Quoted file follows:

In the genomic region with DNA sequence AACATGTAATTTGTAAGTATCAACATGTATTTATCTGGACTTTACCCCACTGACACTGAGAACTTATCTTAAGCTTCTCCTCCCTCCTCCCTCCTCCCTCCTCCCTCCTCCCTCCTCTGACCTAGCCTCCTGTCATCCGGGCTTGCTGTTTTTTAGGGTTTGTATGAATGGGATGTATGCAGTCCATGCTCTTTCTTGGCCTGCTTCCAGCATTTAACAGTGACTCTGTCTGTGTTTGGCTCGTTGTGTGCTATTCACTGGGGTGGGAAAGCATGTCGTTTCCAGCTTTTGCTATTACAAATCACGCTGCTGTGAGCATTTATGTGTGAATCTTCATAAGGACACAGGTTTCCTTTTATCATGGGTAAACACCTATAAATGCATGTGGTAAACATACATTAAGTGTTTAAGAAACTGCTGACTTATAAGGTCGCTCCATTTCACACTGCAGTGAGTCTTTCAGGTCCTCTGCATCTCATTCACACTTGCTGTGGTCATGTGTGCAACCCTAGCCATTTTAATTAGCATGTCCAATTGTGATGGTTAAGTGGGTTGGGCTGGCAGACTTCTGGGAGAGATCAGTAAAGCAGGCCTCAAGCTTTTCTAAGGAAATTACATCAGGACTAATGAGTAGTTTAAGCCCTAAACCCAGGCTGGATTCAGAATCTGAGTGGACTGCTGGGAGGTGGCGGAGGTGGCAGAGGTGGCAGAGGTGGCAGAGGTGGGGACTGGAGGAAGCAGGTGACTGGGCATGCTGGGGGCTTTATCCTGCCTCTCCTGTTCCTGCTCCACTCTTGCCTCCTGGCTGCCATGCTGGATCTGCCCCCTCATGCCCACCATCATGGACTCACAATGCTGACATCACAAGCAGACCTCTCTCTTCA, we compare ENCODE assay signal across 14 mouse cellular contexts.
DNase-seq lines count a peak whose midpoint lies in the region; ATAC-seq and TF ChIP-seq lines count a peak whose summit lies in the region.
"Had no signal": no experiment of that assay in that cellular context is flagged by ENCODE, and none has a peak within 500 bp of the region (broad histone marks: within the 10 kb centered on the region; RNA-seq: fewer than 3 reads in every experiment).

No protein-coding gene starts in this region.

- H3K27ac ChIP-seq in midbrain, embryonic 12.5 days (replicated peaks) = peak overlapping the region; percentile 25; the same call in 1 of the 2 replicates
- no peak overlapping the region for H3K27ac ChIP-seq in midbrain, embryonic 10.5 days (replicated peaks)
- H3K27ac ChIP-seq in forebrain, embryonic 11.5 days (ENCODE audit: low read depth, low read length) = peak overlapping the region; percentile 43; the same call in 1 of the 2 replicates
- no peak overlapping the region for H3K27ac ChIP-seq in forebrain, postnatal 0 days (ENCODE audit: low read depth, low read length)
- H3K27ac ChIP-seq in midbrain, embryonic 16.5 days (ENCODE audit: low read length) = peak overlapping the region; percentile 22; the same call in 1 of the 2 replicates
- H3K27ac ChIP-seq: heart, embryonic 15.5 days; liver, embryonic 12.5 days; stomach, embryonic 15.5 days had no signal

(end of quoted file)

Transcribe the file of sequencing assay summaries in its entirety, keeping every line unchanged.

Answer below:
In the genomic region with DNA sequence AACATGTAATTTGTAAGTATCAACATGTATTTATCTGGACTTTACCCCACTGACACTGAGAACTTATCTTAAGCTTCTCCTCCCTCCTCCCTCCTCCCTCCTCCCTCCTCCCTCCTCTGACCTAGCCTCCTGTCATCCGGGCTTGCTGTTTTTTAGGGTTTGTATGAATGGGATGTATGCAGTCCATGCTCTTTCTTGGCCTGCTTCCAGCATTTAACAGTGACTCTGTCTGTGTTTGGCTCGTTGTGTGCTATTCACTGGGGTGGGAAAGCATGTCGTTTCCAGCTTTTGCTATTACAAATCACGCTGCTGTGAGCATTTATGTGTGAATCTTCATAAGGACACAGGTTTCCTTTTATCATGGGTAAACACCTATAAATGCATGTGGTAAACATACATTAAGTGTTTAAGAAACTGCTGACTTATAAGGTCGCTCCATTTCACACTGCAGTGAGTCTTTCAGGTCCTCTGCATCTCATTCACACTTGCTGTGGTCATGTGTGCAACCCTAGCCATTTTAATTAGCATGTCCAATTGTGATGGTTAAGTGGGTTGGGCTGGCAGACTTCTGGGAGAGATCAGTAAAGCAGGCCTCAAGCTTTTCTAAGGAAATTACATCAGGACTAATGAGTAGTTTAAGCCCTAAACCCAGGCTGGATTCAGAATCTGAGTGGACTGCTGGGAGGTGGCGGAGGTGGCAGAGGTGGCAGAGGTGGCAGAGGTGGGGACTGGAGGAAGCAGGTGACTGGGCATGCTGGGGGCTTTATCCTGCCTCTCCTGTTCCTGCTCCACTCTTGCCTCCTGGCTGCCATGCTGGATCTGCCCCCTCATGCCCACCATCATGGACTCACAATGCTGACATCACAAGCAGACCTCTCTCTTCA, we compare ENCODE assay signal across 14 mouse cellular contexts.
DNase-seq lines count a peak whose midpoint lies in the region; ATAC-seq and TF ChIP-seq lines count a peak whose summit lies in the region.
"Had no signal": no experiment of that assay in that cellular context is flagged by ENCODE, and none has a peak within 500 bp of the region (broad histone marks: within the 10 kb centered on the region; RNA-seq: fewer than 3 reads in every experiment).

No protein-coding gene starts in this region.

- H3K27ac ChIP-seq in midbrain, embryonic 12.5 days (replicated peaks) = peak overlapping the region; percentile 25; the same call in 1 of the 2 replicates
- no peak overlapping the region for H3K27ac ChIP-seq in midbrain, embryonic 10.5 days (replicated peaks)
- H3K27ac ChIP-seq in forebrain, embryonic 11.5 days (ENCODE audit: low read depth, low read length) = peak overlapping the region; percentile 43; the same call in 1 of the 2 replicates
- no peak overlapping the region for H3K27ac ChIP-seq in forebrain, postnatal 0 days (ENCODE audit: low read depth, low read length)
- H3K27ac ChIP-seq in midbrain, embryonic 16.5 days (ENCODE audit: low read length) = peak overlapping the region; percentile 22; the same call in 1 of the 2 replicates
- H3K27ac ChIP-seq: heart, embryonic 15.5 days; liver, embryonic 12.5 days; stomach, embryonic 15.5 days had no signal